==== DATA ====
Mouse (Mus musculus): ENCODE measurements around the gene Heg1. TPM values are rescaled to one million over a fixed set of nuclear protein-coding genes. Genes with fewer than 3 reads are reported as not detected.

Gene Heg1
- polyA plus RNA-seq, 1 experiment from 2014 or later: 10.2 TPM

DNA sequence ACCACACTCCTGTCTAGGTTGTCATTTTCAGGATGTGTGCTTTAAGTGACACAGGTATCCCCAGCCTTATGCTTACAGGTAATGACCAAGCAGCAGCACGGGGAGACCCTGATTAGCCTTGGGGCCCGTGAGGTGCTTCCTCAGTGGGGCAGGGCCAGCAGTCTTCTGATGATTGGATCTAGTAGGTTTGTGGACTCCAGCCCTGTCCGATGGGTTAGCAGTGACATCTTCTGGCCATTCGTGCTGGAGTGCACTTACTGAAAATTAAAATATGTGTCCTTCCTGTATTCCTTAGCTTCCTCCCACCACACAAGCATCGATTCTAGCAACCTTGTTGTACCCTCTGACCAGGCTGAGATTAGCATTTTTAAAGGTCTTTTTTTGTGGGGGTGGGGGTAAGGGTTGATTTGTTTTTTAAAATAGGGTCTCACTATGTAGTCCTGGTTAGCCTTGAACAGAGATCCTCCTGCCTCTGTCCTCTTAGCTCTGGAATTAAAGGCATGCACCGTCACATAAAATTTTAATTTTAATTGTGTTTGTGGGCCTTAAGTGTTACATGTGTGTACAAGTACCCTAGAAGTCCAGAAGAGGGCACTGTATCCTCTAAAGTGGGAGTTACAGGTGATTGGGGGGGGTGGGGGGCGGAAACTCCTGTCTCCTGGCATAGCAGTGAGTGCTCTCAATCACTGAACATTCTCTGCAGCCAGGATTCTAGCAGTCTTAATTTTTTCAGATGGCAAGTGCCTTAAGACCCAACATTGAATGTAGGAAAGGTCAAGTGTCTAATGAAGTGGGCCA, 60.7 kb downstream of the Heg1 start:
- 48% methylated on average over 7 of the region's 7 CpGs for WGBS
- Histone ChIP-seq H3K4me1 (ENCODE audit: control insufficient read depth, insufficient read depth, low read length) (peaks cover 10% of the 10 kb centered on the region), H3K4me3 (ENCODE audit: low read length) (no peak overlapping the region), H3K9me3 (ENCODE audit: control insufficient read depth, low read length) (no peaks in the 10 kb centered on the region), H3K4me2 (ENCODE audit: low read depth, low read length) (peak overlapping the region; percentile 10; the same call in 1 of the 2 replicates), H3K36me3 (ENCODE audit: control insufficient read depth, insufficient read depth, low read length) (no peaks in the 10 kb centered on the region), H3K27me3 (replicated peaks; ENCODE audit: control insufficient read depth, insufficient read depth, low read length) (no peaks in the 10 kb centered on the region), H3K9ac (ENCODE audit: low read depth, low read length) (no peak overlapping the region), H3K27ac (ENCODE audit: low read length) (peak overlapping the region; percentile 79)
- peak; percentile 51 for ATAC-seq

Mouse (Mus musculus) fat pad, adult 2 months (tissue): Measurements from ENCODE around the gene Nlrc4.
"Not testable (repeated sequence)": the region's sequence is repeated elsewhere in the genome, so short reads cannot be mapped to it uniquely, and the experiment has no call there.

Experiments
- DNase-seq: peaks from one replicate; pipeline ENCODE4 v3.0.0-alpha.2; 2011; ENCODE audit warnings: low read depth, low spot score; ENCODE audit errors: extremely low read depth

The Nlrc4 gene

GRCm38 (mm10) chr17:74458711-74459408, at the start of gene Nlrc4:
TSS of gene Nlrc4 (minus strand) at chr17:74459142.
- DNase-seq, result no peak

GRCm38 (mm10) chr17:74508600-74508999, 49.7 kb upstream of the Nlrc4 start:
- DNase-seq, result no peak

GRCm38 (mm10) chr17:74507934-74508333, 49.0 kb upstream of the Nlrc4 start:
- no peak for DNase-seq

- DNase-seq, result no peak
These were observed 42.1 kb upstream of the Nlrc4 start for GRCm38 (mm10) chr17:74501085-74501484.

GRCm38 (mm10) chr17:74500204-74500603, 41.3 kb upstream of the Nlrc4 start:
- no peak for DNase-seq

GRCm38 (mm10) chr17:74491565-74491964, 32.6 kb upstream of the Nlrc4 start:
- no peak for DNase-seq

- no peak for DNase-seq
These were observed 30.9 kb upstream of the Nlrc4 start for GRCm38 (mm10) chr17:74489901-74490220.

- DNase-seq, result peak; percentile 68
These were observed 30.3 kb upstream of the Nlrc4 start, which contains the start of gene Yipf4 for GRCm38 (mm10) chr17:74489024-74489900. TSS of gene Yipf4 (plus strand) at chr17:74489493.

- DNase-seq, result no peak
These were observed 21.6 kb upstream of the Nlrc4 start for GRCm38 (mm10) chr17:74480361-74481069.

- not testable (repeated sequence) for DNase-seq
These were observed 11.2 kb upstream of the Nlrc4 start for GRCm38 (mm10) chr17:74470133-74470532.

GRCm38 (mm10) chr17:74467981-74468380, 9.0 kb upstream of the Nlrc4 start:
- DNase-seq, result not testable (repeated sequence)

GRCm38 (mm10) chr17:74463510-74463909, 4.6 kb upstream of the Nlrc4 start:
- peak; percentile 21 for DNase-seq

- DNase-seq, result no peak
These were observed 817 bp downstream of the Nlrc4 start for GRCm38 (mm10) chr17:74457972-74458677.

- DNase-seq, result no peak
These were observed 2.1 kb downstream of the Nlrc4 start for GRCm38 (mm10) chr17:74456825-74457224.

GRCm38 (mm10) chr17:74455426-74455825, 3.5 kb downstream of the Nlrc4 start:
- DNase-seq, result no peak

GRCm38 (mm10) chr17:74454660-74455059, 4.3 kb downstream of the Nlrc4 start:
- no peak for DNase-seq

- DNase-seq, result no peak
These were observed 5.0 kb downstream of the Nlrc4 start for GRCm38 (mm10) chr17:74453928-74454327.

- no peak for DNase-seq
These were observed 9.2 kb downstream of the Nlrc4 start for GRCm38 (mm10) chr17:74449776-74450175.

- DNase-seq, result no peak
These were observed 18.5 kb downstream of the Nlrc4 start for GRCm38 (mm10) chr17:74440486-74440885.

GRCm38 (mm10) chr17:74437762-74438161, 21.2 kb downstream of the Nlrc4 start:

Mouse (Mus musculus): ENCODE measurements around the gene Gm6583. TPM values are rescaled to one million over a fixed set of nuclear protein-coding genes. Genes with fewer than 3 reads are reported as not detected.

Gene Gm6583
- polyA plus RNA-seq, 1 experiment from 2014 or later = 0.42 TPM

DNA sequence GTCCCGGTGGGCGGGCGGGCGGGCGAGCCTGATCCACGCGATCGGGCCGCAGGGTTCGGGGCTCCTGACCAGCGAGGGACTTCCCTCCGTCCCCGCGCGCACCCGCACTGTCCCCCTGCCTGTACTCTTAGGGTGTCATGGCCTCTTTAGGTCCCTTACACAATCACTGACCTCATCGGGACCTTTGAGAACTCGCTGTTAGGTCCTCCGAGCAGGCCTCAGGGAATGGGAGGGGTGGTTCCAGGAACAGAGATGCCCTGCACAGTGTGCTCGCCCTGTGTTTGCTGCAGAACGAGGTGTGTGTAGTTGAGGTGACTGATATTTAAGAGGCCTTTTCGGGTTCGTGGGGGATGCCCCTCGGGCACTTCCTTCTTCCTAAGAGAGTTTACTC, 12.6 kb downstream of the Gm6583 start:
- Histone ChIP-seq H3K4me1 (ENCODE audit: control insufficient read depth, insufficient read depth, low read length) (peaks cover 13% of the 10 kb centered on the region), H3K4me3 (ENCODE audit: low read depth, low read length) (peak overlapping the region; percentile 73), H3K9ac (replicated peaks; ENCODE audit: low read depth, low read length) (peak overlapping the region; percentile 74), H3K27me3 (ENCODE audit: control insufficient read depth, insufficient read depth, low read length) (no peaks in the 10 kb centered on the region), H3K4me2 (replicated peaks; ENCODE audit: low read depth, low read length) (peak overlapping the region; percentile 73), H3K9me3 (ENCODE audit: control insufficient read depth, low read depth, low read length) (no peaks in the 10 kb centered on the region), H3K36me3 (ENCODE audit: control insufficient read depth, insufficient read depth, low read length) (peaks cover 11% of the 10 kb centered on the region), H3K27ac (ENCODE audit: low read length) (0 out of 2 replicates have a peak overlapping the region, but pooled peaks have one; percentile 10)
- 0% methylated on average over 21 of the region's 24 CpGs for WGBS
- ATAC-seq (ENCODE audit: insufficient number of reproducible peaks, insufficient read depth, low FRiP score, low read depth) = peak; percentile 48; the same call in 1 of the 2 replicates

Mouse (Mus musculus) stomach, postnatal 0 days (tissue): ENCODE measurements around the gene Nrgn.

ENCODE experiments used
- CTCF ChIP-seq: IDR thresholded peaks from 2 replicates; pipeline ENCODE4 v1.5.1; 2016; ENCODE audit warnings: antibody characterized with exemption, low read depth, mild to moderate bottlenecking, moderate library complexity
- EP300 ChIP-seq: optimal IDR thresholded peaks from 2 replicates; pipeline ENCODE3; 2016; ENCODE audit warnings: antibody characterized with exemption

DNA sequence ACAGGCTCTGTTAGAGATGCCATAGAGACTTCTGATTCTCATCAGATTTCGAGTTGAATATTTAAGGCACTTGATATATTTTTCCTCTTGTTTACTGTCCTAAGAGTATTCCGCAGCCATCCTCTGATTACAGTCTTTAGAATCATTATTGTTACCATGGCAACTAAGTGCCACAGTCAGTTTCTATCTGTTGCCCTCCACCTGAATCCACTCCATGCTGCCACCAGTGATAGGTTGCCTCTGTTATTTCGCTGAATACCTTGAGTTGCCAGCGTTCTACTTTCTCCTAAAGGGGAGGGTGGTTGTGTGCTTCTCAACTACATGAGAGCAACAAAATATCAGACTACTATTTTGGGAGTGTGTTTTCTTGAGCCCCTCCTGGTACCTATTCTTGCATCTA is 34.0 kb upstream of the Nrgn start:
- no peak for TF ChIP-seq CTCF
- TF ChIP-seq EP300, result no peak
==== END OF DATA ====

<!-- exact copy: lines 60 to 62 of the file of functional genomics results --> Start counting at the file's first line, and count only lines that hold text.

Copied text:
Mouse (Mus musculus) stomach, postnatal 0 days (tissue): ENCODE measurements around the gene Nrgn.

ENCODE experiments used
- CTCF ChIP-seq: IDR thresholded peaks from 2 replicates; pipeline ENCODE4 v1.5.1; 2016; ENCODE audit warnings: antibody characterized with exemption, low read depth, mild to moderate bottlenecking, moderate library complexity